Object Teams Final 0.7.0
On a day like this (2010/07/07), it should be evident what is better than one or a few stars: a strong team!
But when you look at what happens in your software at runtime, all you see is a soup of individuals (called objects) running around all over the place (remember: standard module systems do not create boundaries around runtime objects!).
In all humbleness, are you surprised to learn that it was a German invention back in 2002, that objects should team up?
This is the first release after the move of the project from objectteams.org to Eclipse.org, at what point it is time to express a big thank you to all who helped along the way, Mentors, EMO, Legal, the Tools-PMC, and – of course – the many Contributors. This is: a team-effort!
Now you might say: that’s a pretty scattered team: some people at the Eclipse Foundation in Ottawa, some students in Berlin, people from Austin, and where-not. But that’s actually the point about a team: you start from a set of individuals who initially do not necessarily have any particular relationship. Then you create a team where each individual takes one particular role. This means you further specialize these existing individuals (you don’t want a team of 11 goal keepers, would you? Even with a Manual Neuer giving a perfect forward pass, it takes a Miroslav Klose to make the goal). And then you unite all members of the team towards a common goal, giving the team a new identity, so that team acts like one.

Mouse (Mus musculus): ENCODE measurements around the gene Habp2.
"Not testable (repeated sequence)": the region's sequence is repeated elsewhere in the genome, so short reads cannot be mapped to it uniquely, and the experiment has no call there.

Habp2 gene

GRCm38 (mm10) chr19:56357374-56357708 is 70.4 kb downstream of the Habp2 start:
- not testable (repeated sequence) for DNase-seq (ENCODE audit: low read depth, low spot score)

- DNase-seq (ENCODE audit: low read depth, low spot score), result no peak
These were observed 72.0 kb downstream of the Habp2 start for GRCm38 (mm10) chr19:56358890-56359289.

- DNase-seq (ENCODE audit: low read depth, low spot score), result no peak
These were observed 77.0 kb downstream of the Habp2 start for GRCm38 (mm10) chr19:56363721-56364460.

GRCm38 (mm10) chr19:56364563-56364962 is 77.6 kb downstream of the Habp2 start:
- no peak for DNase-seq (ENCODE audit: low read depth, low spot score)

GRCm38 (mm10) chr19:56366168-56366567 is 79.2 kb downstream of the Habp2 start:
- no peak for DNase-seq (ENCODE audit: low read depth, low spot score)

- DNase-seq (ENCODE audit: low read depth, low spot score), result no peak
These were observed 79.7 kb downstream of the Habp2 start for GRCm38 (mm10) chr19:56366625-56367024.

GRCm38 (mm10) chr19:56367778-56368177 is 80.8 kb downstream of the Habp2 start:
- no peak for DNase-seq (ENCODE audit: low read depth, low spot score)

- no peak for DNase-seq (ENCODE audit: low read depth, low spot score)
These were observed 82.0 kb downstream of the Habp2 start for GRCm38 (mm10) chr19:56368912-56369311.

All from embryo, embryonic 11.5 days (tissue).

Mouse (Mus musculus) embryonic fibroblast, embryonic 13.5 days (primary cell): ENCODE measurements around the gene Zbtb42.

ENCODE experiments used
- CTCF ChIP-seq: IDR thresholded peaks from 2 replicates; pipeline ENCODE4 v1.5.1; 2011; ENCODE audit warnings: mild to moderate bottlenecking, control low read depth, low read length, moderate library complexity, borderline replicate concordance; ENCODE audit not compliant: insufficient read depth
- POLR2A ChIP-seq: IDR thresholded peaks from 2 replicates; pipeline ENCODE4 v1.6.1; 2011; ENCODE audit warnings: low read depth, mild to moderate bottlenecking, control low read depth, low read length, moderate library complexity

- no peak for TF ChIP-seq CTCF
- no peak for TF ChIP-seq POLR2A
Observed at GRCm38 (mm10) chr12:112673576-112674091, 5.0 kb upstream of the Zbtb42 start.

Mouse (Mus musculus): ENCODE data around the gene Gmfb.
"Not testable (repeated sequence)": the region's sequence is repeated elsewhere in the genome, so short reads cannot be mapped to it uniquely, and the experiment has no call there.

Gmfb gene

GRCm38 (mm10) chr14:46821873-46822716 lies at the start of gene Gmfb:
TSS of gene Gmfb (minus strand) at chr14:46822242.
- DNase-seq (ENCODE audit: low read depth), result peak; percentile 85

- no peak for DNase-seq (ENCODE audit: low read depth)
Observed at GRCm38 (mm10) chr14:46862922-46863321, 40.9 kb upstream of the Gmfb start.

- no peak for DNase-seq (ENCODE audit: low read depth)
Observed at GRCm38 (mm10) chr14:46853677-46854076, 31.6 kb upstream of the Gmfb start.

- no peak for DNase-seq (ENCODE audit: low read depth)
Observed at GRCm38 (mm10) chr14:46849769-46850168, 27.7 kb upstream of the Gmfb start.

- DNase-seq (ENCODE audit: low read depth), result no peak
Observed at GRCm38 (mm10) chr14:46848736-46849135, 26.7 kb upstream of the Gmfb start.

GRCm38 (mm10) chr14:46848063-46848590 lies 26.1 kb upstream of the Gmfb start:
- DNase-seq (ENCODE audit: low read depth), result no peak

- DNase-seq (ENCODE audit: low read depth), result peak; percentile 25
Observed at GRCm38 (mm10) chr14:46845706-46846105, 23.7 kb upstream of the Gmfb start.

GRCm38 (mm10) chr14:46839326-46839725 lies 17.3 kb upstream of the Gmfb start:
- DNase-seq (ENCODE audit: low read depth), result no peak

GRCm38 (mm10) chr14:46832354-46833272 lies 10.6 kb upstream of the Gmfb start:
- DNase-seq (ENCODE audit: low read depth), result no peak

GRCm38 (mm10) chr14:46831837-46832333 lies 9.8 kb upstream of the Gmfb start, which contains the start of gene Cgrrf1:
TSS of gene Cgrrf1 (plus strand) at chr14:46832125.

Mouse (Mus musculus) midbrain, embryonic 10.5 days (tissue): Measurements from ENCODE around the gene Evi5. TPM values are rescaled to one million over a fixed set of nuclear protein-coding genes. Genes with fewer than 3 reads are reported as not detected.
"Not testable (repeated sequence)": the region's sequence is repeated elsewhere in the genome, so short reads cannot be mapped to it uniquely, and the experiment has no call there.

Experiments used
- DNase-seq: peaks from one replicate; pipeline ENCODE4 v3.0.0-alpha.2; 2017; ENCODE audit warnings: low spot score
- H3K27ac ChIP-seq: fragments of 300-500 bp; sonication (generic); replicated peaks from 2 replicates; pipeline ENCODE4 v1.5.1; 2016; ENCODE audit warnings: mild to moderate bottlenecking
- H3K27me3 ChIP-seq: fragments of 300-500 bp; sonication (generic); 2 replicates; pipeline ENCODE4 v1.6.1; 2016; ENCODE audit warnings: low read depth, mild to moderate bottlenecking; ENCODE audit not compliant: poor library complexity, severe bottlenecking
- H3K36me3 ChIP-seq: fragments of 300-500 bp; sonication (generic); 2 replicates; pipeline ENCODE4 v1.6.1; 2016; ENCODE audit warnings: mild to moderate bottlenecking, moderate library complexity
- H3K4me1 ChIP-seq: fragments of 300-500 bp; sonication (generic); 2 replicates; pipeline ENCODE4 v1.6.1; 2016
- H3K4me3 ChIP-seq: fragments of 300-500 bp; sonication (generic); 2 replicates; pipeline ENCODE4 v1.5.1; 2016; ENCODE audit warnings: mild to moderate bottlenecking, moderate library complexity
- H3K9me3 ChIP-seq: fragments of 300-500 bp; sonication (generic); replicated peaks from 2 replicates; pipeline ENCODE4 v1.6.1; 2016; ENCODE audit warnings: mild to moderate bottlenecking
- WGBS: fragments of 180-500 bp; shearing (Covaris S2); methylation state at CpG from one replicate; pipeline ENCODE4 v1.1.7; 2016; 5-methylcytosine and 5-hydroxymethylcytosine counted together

Still, each team member brings into the team the strengths of his particular background, meaning: the individuals do not completely disappear, but some properties of the individuals shine through when they play their roles in the team.
Now, what’s that got to do with software?
Given you already have a core of an application implemented, and now it’s your task to implemented one or two more user stories on top of the existing code. You look at the existing classes and mark those that in some way or other are related to what you need to implement. One user story relates to all classes marked red, another one to those marked greenish etc (and do expect overlap):
How do you implement the user story that involves all the red classes, such that the new implementation sits in a nice new module that concentrates on only this one task/user story?
Consider the red entities as plain individuals, they don’t know about the new task they should contribute to. Also keep in mind, that not all instances of those red classes will participate in the new user story. What we need to do is: specialize a few of those individuals so they can play particular roles wrt the new task and unite those roles within a new team.
If you live in flat-land, this is tremendously difficult, but if you’re able to just add one more dimension to the picture …
… the solution is very straight forward:
- The implementation of the red user story is a strong, cohesive team
- Its members are roles specialized in their particular sub-tasks.
- Each role relates (↓) to one individual from the application core and specializes what is already given towards what the team requires.
- How exactly each role relates to its base is declared using two kinds of atomic bindings: callout and callin method bindings (see, e.g., this post).
- These roles only affect the system as long as the team context is active, and activation happens per team instance (with options for fine-tuning).
- Other teams may be formed for other purposes / user stories (see the greenish team)
- Even if you start already with this 3-D picture, with Object Teams you can always add one more dimension to your architecture, if needed.